Stichting Preferred Shares Mylan, an independent Dutch foundation set up by Mylan as a way to thwart a potential takeover by Teva, confirmed Thursday that it exercised its call option to acquire preferred shares in the generic drugmaker. The foundation, which can issue and acquire preference shares in the generic drugmaker when it deems its "stakeholder interests" are at risk, stated that Mylan and Teva follow different strategies and that it planned to use its voting rights to oppose the Teva bid.
"Mylan and Teva, although both large and successful players in the global market for generic products, have a highly dissimilar business approach, culture, financial model and related management compensation schemes," the foundation said. The dutch group, which will acquire 488 388 431 Mylan preferred shares under the agreement, allowing it to control half of the company, said it doesn’t plan to keep the preferred shares any longer than necessary.
Meanwhile, Teva responded that "we strongly disagree with the stated analysis of Stichting Preferred Shares Mylan and its decision to exercise its call option, which is unwarranted, relies on false assumptions, and risks depriving Mylan stockholders and other stakeholders of the value inherent in a combination of Teva and Mylan." Teva added "we continue to believe that our proposed transaction offers a compelling opportunity for value-creation and many other benefits for the stockholders, customers, patients, and employees of both companies… and are prepared to take the necessary actions at the appropriate time."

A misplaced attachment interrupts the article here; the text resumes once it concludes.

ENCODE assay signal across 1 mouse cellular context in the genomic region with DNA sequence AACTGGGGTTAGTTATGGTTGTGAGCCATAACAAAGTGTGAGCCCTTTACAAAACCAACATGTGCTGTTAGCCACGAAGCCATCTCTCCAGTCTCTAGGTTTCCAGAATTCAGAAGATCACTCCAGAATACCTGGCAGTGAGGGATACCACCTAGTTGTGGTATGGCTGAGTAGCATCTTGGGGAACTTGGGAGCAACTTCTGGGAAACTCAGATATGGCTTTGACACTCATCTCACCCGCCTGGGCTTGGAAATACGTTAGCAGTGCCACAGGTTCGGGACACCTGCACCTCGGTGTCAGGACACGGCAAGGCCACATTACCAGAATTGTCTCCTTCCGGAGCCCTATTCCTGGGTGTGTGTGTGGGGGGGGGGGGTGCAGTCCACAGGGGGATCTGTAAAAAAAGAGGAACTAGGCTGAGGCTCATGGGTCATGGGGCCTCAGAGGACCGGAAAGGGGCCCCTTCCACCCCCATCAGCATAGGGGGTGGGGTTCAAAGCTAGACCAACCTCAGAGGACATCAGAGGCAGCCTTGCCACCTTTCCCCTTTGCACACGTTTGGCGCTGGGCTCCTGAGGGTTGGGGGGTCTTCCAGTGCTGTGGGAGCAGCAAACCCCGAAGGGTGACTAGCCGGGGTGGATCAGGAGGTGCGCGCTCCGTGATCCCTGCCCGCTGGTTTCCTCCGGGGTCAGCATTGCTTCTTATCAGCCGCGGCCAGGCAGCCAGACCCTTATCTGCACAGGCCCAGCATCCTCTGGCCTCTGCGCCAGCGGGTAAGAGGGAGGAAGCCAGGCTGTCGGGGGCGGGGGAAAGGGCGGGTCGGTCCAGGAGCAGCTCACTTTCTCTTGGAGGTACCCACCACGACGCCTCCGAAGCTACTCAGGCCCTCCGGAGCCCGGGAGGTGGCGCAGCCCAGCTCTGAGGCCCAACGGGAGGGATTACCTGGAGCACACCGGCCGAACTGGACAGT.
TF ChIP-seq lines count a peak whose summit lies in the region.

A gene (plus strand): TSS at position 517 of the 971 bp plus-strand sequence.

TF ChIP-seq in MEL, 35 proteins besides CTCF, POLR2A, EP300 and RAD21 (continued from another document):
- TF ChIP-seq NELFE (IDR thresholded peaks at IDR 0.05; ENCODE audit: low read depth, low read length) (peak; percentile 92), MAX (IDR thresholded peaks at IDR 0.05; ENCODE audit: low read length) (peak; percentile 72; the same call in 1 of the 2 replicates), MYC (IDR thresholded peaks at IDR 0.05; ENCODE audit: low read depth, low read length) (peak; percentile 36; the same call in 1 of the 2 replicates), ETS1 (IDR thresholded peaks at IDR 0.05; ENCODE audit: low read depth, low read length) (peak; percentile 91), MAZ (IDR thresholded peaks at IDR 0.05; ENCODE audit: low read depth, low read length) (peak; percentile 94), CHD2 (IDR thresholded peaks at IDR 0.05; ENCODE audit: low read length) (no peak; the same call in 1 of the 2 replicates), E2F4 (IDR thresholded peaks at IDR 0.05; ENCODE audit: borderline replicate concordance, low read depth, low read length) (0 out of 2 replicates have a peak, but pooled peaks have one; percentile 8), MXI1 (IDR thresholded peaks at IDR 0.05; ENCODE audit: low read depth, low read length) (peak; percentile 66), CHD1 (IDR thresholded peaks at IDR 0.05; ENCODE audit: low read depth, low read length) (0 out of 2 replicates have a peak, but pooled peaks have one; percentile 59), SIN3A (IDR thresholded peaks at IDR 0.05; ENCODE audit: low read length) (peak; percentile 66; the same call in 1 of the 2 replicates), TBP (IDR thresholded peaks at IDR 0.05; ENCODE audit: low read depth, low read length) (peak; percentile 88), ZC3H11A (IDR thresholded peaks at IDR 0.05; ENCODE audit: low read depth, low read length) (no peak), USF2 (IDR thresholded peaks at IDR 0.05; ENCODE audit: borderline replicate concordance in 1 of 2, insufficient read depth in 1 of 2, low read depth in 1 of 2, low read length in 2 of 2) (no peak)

Teva currently owns a 4.6-percent stake in Mylan, which sources suggest is enough under Dutch law to initiate proceedings at Amsterdam’s Enterprise Chamber, a special appeals court for shareholder disputes. It is not yet clear whether Teva will pursue this avenue with the courts.
For its part, Mylan has indicated that it plans to move forward with its proposed takeover of Perrigo in a deal valued at approximately $33 billion. The company is planning to hold a shareholder meeting shortly to ask investors to vote in favour of that proposal, which Perrigo has previously rejected.
Mylan’s plan to acquire Perrigo is backed by Abbott, which owns a 14.5 percent stake in Mylan. In a call to investors, Abbott CEO Miles White said "I like the strategy that Mylan’s pursuing, and I support it and endorse it as a shareholder," adding that "Teva has other desires for Mylan. But my own assessment of that as a shareholder of Mylan is that's not likely to happen." White further remarked "I wanted to make it clear where the largest investor in Mylan stood because I think that will influence other investors to take a closer look."
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